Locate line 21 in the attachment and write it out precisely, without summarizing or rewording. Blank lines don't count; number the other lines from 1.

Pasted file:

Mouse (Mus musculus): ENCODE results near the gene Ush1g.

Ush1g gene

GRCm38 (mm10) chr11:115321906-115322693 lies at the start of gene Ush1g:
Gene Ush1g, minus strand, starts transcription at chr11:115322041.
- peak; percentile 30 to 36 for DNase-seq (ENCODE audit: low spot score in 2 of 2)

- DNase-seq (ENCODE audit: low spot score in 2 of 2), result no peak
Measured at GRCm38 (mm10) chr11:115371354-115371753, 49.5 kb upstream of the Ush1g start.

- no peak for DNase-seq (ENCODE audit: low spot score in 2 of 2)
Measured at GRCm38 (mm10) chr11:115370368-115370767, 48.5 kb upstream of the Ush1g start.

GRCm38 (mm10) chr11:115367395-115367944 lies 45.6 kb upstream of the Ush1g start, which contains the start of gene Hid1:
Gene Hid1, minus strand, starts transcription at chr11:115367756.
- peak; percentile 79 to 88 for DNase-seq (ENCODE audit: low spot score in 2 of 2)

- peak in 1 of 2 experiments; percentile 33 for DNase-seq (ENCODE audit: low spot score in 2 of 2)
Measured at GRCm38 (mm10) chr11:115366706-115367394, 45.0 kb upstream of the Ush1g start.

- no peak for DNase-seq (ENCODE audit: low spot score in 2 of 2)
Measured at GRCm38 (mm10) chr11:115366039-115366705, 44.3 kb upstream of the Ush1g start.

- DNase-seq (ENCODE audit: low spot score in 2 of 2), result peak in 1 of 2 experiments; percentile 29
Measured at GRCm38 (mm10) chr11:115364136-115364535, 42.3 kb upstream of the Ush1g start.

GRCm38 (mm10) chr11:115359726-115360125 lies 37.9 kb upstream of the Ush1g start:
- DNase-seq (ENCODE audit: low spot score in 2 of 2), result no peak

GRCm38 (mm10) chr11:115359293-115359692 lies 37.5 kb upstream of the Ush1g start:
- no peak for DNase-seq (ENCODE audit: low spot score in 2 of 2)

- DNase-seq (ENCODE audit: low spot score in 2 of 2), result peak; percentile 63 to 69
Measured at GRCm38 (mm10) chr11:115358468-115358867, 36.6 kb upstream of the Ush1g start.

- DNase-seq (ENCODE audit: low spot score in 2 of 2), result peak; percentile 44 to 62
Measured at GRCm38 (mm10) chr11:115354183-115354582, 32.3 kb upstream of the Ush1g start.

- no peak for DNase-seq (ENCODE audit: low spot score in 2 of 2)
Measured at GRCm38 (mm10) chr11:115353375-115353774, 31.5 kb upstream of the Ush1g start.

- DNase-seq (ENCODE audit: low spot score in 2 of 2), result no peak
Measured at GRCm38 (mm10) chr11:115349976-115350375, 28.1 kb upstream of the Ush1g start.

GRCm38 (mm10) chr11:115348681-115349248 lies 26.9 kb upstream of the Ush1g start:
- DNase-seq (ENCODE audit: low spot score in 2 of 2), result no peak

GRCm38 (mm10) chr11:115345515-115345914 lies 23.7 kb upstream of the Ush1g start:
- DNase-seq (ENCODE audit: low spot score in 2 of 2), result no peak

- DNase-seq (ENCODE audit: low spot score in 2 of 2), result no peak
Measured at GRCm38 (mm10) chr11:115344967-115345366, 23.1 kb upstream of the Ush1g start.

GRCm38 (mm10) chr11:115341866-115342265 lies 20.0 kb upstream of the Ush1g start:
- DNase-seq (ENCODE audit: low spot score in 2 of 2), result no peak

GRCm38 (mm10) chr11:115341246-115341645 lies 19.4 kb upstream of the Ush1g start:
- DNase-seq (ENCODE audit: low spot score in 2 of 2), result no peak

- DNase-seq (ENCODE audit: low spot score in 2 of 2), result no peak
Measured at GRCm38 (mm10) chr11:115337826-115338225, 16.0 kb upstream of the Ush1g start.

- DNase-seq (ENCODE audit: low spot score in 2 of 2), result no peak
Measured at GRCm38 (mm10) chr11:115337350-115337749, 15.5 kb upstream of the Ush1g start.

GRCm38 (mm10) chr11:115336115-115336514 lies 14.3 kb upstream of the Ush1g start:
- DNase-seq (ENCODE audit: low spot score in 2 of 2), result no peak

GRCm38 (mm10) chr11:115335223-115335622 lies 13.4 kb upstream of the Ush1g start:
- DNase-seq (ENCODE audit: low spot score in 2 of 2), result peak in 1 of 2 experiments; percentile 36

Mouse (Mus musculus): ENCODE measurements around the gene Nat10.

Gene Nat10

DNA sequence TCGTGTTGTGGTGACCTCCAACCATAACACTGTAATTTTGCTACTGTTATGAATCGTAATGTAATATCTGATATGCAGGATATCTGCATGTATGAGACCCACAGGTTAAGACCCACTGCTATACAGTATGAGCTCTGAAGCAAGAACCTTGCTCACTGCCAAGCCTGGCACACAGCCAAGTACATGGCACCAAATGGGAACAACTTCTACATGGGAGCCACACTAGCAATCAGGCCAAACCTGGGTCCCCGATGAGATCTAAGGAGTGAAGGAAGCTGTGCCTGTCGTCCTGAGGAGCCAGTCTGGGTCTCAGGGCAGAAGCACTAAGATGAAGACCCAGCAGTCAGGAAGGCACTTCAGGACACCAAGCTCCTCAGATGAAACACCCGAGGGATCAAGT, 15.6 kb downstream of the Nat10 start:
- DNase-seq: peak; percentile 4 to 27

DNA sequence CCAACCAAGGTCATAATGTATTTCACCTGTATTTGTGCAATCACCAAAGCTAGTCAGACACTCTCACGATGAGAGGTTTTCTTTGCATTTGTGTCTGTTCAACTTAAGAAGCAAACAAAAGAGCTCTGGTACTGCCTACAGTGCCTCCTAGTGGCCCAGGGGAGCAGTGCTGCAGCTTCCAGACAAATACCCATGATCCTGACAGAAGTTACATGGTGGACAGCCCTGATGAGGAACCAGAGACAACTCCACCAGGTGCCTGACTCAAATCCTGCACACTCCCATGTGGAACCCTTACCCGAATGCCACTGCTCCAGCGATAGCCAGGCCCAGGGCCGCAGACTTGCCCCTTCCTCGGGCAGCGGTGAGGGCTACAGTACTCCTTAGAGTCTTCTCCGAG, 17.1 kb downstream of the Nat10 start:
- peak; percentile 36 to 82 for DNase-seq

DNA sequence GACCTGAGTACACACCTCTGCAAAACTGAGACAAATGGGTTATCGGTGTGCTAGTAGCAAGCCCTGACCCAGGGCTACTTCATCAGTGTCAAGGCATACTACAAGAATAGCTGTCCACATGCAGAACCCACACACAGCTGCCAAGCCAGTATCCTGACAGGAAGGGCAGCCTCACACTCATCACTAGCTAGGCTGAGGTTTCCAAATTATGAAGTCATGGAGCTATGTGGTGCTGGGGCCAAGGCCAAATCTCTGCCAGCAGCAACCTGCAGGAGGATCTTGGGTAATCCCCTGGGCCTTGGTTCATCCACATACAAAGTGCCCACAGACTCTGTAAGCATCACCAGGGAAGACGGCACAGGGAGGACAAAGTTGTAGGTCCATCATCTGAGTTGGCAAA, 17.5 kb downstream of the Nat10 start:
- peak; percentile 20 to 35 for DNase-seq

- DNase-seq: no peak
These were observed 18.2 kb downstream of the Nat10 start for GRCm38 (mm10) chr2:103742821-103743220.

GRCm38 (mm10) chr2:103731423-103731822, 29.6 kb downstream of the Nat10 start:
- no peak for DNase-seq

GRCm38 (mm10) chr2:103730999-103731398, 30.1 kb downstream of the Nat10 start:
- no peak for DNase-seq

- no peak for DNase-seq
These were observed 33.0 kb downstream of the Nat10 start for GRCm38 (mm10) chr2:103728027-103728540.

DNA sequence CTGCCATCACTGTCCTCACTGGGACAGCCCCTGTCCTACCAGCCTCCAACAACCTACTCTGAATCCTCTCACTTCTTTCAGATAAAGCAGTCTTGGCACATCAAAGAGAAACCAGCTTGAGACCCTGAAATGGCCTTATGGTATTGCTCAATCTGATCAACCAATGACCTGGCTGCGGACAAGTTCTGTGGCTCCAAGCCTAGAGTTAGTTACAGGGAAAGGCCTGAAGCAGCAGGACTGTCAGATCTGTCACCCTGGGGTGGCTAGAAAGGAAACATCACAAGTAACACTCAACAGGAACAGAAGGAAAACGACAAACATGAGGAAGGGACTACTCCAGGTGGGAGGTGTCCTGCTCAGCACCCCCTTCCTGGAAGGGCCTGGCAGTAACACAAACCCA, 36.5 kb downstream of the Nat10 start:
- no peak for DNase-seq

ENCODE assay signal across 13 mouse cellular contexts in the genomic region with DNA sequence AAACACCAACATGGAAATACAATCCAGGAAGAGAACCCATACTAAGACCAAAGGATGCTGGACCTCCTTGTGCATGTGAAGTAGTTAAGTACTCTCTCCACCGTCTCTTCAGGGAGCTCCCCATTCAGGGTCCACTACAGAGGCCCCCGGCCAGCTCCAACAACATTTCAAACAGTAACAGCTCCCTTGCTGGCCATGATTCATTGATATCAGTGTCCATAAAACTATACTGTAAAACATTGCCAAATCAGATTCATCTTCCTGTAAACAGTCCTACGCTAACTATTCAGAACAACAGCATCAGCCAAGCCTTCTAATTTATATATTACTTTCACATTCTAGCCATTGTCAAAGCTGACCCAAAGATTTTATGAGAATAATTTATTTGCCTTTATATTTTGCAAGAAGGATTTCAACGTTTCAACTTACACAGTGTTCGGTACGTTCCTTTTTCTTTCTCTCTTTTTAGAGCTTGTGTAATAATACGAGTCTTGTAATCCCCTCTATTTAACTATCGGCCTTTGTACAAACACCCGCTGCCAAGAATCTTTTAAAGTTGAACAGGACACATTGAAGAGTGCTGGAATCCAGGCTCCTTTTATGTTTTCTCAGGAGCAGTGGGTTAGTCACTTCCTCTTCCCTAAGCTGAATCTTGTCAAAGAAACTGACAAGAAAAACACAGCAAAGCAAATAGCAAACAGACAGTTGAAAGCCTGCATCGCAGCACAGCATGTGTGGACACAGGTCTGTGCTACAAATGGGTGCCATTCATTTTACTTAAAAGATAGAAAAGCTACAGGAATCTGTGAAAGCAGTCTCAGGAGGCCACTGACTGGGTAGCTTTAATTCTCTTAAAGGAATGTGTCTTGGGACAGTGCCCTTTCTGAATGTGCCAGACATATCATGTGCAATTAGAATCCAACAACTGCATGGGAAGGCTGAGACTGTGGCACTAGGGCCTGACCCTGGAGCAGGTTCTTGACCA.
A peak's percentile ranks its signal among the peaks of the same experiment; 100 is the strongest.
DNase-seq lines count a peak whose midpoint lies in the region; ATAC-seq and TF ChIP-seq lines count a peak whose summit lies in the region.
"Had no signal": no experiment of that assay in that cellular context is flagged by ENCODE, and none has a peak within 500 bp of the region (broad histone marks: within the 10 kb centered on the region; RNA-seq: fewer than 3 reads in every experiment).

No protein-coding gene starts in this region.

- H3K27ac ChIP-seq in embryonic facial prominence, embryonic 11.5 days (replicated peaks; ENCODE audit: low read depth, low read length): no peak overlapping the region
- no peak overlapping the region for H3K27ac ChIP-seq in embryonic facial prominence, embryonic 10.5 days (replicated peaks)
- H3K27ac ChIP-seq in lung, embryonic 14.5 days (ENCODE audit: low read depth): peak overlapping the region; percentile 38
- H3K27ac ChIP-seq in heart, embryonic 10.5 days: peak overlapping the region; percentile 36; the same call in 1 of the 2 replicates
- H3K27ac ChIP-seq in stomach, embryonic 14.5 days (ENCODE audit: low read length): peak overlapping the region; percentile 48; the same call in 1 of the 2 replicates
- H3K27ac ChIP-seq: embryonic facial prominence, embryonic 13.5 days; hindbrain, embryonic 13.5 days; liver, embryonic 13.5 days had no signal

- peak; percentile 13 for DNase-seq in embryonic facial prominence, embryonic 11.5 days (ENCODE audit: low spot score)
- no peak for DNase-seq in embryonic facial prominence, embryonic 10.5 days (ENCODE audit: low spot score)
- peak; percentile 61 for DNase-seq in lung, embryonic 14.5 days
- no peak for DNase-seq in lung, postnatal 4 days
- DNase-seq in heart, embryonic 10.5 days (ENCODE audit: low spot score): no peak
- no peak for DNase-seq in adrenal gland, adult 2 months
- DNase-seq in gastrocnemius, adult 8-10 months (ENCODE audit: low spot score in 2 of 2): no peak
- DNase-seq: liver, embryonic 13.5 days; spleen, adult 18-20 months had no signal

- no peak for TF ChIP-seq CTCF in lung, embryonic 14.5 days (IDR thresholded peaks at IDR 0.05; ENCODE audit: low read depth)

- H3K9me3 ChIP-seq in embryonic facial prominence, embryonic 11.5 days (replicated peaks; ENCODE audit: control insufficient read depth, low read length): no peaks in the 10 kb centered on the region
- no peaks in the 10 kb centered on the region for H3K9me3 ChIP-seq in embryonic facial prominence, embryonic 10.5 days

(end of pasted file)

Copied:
GRCm38 (mm10) chr11:115359293-115359692 lies 37.5 kb upstream of the Ush1g start: